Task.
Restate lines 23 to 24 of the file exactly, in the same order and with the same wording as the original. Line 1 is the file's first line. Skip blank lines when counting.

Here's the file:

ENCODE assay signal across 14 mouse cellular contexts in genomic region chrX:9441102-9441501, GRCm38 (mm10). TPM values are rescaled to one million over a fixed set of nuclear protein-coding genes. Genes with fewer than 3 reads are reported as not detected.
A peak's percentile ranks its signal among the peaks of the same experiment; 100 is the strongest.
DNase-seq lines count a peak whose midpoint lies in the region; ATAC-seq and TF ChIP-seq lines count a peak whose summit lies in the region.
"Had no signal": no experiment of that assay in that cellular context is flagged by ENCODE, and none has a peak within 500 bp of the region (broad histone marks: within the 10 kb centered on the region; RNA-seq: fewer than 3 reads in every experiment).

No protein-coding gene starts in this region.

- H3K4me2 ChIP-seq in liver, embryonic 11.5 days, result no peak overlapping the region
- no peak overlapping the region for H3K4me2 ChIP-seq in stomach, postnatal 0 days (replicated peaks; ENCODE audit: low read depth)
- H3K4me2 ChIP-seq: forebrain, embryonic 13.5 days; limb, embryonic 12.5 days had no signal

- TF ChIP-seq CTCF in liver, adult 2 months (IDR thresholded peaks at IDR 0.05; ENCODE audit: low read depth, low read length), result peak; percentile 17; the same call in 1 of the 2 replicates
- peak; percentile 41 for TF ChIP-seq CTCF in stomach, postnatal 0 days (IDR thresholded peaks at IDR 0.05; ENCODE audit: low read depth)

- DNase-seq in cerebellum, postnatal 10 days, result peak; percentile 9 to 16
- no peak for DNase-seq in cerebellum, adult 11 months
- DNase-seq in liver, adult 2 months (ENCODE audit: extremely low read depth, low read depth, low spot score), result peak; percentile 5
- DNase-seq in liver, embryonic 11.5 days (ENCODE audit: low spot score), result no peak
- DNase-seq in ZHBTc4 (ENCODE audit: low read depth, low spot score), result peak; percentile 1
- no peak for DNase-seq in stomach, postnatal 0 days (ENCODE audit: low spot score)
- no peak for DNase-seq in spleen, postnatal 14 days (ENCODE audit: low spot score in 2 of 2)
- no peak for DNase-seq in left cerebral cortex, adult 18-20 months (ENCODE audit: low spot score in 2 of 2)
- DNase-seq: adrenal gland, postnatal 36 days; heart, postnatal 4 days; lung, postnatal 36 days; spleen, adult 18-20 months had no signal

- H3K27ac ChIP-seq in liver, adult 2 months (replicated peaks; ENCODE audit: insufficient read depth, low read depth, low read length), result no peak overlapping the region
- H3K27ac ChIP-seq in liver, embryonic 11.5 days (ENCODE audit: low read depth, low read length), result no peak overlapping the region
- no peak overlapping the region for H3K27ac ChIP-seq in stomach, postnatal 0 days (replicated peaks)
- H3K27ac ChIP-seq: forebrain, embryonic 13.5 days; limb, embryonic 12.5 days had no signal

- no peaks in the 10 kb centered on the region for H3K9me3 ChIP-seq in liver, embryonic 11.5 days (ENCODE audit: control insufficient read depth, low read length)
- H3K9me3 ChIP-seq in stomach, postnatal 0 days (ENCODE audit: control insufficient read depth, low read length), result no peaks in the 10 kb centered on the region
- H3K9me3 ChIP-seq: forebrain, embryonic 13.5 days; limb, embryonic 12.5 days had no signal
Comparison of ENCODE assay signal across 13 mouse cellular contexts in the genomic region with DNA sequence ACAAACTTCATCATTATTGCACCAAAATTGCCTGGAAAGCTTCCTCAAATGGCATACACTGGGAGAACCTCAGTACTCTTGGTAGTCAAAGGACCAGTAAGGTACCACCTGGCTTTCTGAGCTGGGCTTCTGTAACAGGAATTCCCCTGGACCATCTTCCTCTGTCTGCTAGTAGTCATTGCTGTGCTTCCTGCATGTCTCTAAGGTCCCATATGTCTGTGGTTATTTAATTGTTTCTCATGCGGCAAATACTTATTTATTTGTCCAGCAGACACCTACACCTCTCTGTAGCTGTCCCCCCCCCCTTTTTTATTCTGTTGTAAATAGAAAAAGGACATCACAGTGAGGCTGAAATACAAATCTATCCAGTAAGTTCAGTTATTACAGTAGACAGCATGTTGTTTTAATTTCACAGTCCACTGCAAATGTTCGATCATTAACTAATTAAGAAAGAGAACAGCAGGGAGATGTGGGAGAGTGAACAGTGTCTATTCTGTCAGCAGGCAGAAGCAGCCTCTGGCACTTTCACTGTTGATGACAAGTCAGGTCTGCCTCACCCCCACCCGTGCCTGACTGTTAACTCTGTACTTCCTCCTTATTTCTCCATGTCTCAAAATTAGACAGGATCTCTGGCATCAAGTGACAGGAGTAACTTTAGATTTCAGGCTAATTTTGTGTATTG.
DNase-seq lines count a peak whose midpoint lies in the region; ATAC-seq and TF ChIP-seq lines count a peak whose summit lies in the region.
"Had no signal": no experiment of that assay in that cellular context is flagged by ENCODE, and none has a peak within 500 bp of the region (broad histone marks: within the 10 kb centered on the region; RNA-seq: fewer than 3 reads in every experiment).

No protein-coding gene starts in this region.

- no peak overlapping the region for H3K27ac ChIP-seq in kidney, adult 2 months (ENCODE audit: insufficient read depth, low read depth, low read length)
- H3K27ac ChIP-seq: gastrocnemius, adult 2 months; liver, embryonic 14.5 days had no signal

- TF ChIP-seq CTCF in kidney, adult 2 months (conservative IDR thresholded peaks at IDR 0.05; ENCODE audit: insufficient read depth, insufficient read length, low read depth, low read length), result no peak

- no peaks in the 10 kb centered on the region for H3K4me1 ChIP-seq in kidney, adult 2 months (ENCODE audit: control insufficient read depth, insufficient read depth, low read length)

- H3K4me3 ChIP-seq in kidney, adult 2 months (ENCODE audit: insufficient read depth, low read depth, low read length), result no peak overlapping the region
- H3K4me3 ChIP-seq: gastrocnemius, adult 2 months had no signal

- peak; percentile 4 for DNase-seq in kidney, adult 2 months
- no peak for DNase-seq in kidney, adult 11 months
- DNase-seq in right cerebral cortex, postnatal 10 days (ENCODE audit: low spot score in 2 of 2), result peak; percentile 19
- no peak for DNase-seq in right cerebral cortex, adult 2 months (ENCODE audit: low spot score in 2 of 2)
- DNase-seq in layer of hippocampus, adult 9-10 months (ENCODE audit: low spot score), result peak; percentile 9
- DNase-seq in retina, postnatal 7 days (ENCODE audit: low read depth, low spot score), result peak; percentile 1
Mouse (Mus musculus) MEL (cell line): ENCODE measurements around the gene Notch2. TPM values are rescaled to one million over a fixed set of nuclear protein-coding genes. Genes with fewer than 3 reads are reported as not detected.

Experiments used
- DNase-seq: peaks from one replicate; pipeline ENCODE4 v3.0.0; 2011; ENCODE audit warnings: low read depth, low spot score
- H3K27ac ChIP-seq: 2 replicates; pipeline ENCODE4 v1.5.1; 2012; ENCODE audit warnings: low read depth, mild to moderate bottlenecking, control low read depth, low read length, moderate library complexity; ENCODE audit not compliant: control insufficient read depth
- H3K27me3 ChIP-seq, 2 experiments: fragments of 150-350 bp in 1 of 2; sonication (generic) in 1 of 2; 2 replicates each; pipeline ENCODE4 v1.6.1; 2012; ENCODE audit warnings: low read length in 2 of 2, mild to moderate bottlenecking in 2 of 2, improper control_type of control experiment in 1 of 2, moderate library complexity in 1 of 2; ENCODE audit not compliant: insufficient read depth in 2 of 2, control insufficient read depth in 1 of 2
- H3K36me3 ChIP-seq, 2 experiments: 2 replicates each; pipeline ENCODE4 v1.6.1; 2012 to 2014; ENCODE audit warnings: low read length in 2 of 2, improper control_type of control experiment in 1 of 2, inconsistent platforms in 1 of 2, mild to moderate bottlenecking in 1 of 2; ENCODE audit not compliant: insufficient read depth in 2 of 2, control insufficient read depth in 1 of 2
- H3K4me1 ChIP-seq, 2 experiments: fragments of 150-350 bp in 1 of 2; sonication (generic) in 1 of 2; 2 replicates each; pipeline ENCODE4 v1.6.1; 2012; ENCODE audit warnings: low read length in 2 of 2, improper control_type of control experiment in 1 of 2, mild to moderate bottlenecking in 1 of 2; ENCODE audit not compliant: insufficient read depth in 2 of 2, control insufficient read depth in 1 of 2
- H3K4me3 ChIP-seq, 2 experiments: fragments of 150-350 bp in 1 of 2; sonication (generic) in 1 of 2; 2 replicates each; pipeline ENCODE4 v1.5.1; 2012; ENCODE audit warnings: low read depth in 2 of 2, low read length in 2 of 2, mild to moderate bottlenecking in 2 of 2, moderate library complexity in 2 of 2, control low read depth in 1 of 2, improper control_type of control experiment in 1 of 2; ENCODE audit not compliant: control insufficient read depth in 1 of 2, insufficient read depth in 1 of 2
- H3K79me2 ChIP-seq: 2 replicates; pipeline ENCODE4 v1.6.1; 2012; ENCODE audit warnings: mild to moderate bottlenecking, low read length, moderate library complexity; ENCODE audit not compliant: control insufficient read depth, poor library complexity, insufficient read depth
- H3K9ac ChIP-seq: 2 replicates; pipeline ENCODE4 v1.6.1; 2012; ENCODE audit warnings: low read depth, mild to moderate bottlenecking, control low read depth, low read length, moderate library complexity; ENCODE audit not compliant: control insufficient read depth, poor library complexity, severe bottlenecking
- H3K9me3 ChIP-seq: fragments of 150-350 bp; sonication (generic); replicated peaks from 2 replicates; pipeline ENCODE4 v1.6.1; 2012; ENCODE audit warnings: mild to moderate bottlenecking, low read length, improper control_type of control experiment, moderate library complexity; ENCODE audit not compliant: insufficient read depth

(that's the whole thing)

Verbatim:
- H3K27ac ChIP-seq: forebrain, embryonic 13.5 days; limb, embryonic 12.5 days had no signal

- no peaks in the 10 kb centered on the region for H3K9me3 ChIP-seq in liver, embryonic 11.5 days (ENCODE audit: control insufficient read depth, low read length)